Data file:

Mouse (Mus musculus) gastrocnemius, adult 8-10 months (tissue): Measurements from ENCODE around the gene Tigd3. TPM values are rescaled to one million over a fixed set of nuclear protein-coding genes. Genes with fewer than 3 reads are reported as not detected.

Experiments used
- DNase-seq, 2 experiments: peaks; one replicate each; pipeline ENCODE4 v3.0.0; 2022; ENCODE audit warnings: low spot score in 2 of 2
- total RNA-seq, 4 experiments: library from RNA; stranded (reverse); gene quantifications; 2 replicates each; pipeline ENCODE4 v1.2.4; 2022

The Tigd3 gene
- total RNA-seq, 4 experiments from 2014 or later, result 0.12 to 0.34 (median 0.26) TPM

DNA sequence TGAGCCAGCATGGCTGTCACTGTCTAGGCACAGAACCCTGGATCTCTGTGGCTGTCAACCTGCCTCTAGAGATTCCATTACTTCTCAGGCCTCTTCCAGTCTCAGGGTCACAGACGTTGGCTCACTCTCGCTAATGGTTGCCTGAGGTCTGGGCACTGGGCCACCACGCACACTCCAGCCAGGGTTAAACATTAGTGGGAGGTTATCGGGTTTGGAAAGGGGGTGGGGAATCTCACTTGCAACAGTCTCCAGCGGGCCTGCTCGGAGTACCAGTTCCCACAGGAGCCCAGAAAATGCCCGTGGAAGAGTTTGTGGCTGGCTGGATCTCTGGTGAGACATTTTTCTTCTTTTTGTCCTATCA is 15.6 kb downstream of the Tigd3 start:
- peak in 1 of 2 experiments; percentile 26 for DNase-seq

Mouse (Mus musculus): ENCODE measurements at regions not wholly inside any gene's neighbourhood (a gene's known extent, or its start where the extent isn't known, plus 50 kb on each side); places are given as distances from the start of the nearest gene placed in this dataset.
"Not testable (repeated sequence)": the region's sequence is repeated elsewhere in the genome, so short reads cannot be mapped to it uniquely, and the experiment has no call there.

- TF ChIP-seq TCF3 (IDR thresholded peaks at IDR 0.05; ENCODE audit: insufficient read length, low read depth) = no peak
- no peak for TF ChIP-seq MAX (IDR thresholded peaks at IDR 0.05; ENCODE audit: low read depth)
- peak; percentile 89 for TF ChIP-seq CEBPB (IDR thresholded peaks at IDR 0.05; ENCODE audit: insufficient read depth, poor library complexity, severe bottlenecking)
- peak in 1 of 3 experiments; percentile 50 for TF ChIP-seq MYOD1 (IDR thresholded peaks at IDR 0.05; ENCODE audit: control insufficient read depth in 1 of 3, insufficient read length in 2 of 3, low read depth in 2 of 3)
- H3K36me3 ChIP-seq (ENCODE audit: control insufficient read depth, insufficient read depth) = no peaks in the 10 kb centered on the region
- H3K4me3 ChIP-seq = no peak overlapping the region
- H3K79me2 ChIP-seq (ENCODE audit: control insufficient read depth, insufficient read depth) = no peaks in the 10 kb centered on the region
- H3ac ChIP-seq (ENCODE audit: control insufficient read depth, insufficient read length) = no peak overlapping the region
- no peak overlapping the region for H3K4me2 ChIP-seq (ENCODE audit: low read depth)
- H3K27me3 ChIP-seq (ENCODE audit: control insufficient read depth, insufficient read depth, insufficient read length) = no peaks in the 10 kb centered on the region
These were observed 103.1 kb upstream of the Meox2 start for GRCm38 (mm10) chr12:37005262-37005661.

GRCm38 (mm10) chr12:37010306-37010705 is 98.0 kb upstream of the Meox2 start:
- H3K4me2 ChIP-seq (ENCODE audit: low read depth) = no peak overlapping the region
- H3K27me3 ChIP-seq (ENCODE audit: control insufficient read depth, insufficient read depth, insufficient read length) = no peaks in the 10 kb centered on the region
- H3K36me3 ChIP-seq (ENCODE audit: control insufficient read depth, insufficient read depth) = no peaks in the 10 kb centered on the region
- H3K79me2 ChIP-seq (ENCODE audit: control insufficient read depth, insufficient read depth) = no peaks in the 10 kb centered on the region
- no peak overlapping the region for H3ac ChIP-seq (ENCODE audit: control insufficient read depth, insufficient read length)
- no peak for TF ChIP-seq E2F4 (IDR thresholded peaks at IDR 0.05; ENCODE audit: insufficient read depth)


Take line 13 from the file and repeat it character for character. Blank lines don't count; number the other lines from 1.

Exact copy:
- peak; percentile 89 for TF ChIP-seq CEBPB (IDR thresholded peaks at IDR 0.05; ENCODE audit: insufficient read depth, poor library complexity, severe bottlenecking)